New Zealand’s Parliament has declared that the country’s third-largest river, the Whanganui, has the same legal rights as a person, becoming the first river in the world to be recognized as a living entity. The designation culminates a 140-year campaign by indigenous groups.
Located on the country’s North island, the Whanganui River is closely tied to the culture and ancestry of New Zealand’s Maori tribes, particularly the Whanganui iwi community, which spearheaded the campaign for personhood. “From a Whanganui viewpoint, the wellbeing of the river is directly linked to the wellbeing of the people,” Adrian Rurawhe, who represents the Maori in parliament, told the BBC. “So it is really important that it is recognized as its own identity.”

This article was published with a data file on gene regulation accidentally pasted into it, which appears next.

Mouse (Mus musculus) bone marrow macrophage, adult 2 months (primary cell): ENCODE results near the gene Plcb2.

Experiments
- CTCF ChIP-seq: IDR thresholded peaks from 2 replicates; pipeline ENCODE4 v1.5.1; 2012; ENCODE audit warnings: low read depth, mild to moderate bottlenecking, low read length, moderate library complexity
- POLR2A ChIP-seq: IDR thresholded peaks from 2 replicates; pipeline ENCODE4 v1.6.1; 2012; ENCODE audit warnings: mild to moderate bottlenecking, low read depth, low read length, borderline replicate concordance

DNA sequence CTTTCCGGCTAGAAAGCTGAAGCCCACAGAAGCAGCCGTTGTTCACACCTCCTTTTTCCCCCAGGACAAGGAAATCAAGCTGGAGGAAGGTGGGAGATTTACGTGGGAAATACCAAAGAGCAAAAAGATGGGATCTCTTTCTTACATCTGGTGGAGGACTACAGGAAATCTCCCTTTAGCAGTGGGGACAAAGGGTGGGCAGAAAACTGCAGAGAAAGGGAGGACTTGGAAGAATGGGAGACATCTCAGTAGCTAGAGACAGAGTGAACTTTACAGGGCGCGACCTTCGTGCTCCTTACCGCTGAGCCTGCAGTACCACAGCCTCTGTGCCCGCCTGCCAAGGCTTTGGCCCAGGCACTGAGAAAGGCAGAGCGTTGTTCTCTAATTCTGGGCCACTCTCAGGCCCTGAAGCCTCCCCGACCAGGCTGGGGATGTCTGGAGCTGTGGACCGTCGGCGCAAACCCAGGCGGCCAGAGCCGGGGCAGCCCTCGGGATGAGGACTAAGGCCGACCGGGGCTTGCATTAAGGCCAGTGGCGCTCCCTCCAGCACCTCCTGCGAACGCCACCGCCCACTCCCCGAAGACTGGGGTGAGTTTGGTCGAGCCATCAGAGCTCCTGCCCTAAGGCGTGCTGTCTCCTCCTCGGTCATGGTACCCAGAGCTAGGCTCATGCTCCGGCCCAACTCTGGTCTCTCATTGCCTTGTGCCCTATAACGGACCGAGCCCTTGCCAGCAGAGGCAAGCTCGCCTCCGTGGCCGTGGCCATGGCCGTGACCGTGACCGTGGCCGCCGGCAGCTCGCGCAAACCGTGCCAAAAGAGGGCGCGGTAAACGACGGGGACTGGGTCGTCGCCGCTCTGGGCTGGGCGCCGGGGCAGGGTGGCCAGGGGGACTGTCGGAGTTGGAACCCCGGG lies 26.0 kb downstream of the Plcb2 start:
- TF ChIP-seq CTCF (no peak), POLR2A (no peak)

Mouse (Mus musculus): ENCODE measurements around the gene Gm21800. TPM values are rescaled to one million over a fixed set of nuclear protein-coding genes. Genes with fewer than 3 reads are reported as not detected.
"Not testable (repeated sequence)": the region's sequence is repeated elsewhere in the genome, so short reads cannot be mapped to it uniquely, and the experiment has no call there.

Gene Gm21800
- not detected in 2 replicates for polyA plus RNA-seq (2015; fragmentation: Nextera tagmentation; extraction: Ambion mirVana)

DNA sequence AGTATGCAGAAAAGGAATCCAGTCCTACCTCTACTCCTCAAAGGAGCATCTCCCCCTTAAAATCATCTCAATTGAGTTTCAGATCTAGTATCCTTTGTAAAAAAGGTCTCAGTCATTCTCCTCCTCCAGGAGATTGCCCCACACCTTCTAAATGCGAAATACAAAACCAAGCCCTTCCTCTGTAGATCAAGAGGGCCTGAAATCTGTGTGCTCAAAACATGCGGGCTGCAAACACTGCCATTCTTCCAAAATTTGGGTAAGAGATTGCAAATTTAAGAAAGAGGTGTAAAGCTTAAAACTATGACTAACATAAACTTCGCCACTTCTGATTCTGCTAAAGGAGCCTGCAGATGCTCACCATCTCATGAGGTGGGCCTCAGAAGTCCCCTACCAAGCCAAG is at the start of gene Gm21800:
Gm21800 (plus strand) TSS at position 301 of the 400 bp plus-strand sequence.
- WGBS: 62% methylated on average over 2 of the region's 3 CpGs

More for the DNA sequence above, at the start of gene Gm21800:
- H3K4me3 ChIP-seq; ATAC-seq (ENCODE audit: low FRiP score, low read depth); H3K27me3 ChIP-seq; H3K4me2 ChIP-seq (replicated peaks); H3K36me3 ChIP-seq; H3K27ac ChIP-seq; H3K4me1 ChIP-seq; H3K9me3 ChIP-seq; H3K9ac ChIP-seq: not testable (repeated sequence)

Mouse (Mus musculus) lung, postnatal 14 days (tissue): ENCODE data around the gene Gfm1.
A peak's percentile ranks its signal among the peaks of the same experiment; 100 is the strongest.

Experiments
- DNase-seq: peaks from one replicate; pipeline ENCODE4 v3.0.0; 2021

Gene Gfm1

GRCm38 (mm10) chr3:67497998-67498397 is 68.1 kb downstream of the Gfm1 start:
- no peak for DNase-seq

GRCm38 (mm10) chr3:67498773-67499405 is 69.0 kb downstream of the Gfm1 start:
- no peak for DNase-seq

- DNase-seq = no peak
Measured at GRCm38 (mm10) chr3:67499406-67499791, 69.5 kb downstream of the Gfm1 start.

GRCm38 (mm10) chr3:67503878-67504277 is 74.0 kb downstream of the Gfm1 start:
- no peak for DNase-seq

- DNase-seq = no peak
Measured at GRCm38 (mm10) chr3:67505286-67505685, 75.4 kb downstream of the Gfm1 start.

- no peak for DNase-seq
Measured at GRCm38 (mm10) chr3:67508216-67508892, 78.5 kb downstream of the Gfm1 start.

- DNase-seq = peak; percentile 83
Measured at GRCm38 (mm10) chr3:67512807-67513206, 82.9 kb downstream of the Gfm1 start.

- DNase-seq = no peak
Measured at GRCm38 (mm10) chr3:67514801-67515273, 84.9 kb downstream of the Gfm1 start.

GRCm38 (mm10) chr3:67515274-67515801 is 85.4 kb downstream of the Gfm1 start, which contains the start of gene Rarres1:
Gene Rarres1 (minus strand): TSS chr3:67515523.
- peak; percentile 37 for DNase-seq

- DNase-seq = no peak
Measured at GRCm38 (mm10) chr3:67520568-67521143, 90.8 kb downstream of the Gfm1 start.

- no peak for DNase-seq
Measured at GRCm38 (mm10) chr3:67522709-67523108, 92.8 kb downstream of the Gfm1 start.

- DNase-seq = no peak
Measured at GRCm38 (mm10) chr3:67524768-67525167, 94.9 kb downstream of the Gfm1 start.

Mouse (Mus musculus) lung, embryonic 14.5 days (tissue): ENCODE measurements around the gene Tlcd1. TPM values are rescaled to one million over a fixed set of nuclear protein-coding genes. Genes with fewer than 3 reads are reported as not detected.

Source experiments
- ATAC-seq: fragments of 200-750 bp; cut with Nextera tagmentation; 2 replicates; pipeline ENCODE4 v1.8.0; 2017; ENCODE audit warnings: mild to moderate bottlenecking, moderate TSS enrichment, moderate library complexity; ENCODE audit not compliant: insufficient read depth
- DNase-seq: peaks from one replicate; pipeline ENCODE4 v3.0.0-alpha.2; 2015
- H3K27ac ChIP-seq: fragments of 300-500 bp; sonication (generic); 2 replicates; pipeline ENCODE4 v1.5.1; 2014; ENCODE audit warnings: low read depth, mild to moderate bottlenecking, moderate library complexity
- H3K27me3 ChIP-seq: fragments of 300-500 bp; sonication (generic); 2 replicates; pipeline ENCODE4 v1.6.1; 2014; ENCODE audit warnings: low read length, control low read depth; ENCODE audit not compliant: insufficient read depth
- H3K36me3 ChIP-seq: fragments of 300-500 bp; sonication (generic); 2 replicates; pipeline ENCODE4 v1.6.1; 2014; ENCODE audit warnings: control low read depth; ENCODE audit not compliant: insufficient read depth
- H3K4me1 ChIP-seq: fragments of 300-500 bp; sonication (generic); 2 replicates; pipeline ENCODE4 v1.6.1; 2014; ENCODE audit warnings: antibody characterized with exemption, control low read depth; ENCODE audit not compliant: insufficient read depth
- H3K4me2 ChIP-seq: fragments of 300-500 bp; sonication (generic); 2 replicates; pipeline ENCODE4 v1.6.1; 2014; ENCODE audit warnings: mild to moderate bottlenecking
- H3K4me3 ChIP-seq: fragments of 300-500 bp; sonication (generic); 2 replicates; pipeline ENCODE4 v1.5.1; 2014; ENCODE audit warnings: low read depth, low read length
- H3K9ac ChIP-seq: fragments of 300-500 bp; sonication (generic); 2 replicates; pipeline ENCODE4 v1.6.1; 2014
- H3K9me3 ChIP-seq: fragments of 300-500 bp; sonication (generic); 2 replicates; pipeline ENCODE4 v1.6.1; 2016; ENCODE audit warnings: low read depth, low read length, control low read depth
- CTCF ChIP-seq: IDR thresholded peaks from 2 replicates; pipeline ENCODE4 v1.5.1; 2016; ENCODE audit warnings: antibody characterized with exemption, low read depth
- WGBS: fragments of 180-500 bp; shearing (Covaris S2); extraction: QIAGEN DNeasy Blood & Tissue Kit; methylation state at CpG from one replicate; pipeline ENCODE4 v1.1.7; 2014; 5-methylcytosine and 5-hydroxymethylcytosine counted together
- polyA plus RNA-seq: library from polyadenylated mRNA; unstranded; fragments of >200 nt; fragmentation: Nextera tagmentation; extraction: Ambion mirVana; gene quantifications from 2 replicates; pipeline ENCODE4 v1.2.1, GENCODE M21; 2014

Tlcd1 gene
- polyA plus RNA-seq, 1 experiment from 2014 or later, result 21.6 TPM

Parliament passed a bill on Wednesday giving the river all the rights, duties, and liabilities that come with personhood, the NZHerald reported. The new designation also means the river can be represented in court proceedings. Parliament appointed two guardians to act on the river’s behalf: a member of the Whanganui iwi tribe and a representative of the Crown.
The bill is not the first time politicians have enshrined nature with human-like rights. Ecuador changed its constitution in 2008 to give nature “the right to exist, persist, maintain, and regenerate its vital cycles.” In 2010, Bolivia passed the Law of the Rights of Mother Earth, giving nature equal rights to humans.